Awesome! I’m thrilled to have spent $8 in a raffle to win this. I’ll work the stone good to gauge it’s capability. I love coticule honing. Once I nail a coti edge it is usually lovely smooth. I have a few that I have nailed so far.The lines on the side and the pinkish / orange hue in the Coticule layer does give me a good feeling it is indeed a LPB. It looks a lot like the one I have from Ardennes. It gives me the same feeling / vibe. I'm fairly certain.
I love mine, I have two.
One straight from Ardennes and the other a LARGE vintage one, the vintage one feels grainy and is SUPER fast. The one from ardennes is actually very smooth and very fine, but also very fast; a superb all round stone.
As mentioned, it is a true workhorse.
If you would need one Coticule that could do it all from bevel set to finish in the easiest way possible? The LPB are very hard to beat.
I've yet to find any good reasons for using BBW for anything other than cutlery. If I leave a 1k and then go to Coticule, there is nothing BBW can do that yellow Coticule doesn't. There's just no point to adding a step that affords nothing to my progression. Literally, Coticule does it all. So I keep BBW for knives.where does the BBW come in after synthetic progression?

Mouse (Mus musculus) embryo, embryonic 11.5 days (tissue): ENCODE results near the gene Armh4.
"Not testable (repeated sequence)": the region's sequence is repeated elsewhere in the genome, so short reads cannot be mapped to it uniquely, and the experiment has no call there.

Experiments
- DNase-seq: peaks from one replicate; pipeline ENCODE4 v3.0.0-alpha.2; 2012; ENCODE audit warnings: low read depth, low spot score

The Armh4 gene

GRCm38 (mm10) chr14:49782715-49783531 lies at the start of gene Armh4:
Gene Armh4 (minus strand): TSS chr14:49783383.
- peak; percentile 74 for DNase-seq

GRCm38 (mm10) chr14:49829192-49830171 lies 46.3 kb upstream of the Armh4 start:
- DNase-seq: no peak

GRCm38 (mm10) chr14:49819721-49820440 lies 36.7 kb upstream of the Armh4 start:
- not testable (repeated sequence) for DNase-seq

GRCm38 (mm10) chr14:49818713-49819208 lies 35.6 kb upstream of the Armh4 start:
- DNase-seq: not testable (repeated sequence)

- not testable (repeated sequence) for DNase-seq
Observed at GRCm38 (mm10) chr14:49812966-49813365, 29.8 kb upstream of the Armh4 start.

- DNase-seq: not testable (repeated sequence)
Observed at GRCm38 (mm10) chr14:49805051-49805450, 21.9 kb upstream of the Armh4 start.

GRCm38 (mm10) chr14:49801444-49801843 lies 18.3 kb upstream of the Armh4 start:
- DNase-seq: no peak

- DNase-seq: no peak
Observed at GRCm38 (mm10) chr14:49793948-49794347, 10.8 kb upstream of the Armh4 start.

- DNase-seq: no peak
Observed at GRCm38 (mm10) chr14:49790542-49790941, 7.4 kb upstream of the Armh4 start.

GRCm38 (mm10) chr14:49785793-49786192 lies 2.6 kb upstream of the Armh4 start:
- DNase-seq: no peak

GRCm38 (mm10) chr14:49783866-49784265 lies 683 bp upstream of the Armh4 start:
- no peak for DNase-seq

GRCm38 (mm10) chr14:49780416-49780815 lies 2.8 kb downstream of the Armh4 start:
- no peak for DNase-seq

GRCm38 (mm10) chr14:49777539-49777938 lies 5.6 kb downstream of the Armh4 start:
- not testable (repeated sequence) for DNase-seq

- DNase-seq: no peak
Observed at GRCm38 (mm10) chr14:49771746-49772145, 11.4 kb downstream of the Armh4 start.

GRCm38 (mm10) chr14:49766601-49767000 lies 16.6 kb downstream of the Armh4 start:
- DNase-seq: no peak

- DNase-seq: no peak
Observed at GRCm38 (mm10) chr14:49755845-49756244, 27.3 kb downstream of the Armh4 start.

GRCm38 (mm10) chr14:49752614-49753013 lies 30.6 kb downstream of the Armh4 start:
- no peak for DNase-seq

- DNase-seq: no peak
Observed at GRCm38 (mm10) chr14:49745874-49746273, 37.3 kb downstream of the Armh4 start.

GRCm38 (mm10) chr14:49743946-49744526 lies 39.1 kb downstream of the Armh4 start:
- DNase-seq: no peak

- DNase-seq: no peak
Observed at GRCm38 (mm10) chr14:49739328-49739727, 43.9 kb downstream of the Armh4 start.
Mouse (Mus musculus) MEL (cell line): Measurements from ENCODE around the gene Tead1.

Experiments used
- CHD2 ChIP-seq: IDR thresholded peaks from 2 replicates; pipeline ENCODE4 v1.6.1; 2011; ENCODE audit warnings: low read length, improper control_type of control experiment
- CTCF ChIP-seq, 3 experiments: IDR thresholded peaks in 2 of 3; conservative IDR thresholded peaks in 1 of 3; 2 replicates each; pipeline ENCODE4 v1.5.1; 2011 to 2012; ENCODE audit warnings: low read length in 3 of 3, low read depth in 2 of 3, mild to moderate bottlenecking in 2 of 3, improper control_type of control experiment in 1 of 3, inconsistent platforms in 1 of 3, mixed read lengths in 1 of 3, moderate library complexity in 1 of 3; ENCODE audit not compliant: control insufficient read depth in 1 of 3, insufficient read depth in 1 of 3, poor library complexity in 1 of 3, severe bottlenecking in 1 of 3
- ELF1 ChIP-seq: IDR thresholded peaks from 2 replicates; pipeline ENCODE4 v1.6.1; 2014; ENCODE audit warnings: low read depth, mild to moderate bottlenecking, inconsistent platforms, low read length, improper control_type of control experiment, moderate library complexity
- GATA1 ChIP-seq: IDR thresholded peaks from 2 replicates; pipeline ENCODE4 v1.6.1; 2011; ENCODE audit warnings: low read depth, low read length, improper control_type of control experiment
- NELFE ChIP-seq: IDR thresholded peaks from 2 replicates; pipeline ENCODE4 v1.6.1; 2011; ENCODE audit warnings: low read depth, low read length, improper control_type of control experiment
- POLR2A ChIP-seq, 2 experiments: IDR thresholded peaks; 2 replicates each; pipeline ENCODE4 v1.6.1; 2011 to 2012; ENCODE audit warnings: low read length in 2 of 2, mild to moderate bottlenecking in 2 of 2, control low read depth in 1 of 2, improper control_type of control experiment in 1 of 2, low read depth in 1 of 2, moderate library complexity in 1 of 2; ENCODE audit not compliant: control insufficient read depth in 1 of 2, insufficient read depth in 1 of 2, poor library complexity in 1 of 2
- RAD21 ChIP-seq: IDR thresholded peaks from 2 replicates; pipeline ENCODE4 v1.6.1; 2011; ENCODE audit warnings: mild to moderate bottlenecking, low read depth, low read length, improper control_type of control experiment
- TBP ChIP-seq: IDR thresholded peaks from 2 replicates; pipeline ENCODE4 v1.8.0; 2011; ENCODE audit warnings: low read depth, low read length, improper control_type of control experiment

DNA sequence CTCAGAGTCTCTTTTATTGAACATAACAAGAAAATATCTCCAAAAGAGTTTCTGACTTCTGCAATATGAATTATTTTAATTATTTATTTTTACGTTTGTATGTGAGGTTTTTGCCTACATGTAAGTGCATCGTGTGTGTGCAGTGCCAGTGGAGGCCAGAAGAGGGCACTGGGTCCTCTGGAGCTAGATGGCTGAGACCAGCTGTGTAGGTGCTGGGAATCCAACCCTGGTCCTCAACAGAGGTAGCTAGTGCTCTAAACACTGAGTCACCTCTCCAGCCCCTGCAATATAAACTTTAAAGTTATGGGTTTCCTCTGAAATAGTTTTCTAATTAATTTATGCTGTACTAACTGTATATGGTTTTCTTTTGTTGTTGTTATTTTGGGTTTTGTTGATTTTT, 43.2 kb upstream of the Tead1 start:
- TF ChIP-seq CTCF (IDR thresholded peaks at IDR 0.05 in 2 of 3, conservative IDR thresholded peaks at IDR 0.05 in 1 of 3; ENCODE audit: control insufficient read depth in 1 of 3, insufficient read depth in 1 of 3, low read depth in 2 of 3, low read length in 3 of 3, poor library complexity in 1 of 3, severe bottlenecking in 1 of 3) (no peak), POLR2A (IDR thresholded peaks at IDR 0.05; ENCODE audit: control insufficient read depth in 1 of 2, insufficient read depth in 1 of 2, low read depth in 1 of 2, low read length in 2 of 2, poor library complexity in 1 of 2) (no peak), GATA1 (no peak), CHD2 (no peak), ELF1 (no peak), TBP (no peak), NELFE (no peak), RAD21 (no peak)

In the grand scheme of things it doesn't really matter, every stone is it's own thing and the hole it came out of doesn't mean much. Vein names were originally for the quarry workers, not retail marketing. Photos are not a good way to ID stones, and even when it's in-hand getting a positive/accurate ID can be next to impossible. Even quarry workers can mistake identities.I’m unsure how the seller knows it’s LPB.
this. I only use the blue for knives. And that is so I don’t dish the more valuable yellow stone.I've yet to find any good reasons for using BBW for anything other than cutlery. If I leave a 1k and then go to Coticule, there is nothing BBW can do that yellow Coticule doesn't. There's just no point to adding a step that affords nothing to my progression. Literally, Coticule does it all. So I keep BBW
If I want to finish on my LPB I need to do it under running water. But it is a pretty fast stone.I have a few lpb stones. They are pretty awesome and always provide great shaves.
I usually set the bevel on another stone but it’s doable on a coti with lots of slurry and patience.
After the bevel is set I usually do laps of 20/30 and then add a drop of water. Keep going until you’re down to pretty much plain water(it will take a while depending on how thick of a slurry you started with)
Once you’re down to plain water rinse the stone and razor and do some laps on the plain water.
You can always do a drop of soap after you are done to try and push the edge further.
True some stones will be different so it’s all about getting to know your stone. I’ve had luck with plain water and just refreshing it after 50 laps, which is kinda like running water. If I add soap though it always gives a great edge.If I want to finish on my LPB I need to do it under running water. But it is a pretty fast stone.